In COULD ANTHONY NEWLEY BE MY MUSE? author Joellyn St. Pierre documents 16 months of beyond-the-veil conversations with the late British singer, songwriter and actor, Anthony Newley. A lifelong seeker of spiritual insight, with a strong interest in death, dying and the hereafter, St. Pierre’s relationship with the Newley begins while watching a Netflix showing of a Barbra Streisand concert. As the world’s most famous chanteuse sings in tandem with Newley via a split screen, St. Pierre is star-struck in a seismic way by the late singer’s performance. Though cancer claimed Newley in 1999, it was spiritual love at first sight. It wasn’t long before St. Pierre began hearing the voice of her muse.
The development of their relationship seemed even more providential for St. Pierre, a former Broadway actress who, as a younger woman, was inspired by Newley’s work to pursue a stage career. Surprisingly, they never crossed paths in this life, a circumstance the author attributes to an agreement made between the two prior to their most recent earthly existences. Their coming together in this remarkable way is born of a destiny they decided upon as spirit acquaintances.
The chapters pivot around transcripts of their discussions, each brimming with revelations from the other side and plenty of lighthearted banter. Newley’s spirit personality seems in line with his earthly persona – quippy with a stripe of sarcasm. Information is mutually exchanged, with Newley shedding light on topics such as deep soul memories and life reviews, and St. Pierre explaining the finer points of YouTube and Facebook to a somewhat perplexed spirit. The dynamic seems as natural as sitting down with a friend for a little coffee talk, and it’s hard not to like this unseemly couple. But the good feelings become tinged with frustration and sadness later when the author questions the reality of their communication (this might not be real?) and Tony hints that his personality is destined to slowly fade with time (no!).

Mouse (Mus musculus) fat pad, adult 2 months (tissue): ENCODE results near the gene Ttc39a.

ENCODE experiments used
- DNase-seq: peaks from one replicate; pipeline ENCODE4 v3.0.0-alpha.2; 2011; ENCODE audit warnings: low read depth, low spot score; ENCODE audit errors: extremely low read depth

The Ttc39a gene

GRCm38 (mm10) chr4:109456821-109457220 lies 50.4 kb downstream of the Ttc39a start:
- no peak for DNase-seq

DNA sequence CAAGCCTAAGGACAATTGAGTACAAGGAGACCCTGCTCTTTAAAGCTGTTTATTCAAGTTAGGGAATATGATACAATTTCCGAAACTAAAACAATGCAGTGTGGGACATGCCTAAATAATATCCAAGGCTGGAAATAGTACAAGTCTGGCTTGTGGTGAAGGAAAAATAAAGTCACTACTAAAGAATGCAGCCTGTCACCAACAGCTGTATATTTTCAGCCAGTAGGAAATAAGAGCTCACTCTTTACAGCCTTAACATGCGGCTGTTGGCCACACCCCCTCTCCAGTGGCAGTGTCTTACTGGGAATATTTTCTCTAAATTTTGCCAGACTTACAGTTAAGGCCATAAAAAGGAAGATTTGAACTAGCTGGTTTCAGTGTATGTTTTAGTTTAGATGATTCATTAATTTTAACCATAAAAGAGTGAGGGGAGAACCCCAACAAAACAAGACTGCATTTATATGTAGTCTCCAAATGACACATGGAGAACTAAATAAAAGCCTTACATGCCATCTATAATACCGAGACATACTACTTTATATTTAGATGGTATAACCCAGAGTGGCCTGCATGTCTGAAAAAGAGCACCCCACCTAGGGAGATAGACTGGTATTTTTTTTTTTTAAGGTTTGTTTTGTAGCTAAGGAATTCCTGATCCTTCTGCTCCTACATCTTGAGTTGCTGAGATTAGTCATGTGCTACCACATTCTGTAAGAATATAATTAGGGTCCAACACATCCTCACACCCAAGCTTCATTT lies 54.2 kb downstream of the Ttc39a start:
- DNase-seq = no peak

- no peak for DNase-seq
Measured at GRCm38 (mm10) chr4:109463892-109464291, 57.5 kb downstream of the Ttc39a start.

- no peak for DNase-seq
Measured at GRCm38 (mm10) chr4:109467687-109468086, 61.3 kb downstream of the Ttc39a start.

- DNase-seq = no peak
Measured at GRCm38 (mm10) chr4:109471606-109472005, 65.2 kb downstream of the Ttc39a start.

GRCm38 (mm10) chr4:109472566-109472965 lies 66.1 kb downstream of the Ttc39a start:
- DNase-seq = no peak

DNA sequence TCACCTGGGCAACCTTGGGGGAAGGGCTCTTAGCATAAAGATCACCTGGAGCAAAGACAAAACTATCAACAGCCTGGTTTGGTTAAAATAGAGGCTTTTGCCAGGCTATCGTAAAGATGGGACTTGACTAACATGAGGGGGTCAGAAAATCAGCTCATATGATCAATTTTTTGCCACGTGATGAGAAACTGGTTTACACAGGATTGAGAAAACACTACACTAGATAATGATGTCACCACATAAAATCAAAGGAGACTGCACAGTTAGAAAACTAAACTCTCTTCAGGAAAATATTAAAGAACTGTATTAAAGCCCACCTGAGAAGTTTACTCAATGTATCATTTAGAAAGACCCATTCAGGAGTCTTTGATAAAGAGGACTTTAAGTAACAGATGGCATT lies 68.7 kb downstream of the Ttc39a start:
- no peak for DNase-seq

The tone turns even more somber turn when they share their experiences during the height of the AIDs epidemic, which wiped out a wounding number of theatrical and artistic talents. That dark time, which claimed some of St. Pierre’s closest friends and colleagues, was the catalyst that drove her away from the theater to the bedsides of the dying where she immersed herself in their experience for a deeper understanding of how to “commune” with the terminally ill.
Perhaps the most compelling remarks from Newley are delivered toward the book’s end, when he speaks of the constant flow of communication between the living and the dead. He describes a type of evolution in which sleep, once the favored medium for such exchanges, is increasingly giving way to conscious communication through which people who are “sensitive” to spirits carry on their interactions in a deliberate, wakeful state. This, he says, requires willingness and trust–both qualities St. Pierre embodies (no pun intended) as she lays out her own experiences with this fascinating journey – real or imagined – into the world of spirit talk.
Those who embrace the concepts of mediumship and a belief in the afterlife will likely be mesmerized by COULD ANTHONY NEWLEY BE MY MUSE?, author Joellyn St. Pierre’s account of her contact with the the late British singer, songwriter and actor. Those who eschew such ideas may still enjoy the book, though it will require a suspension of disbelief to fully experience its entertainment value.
~Libby Wiersema for IndieReader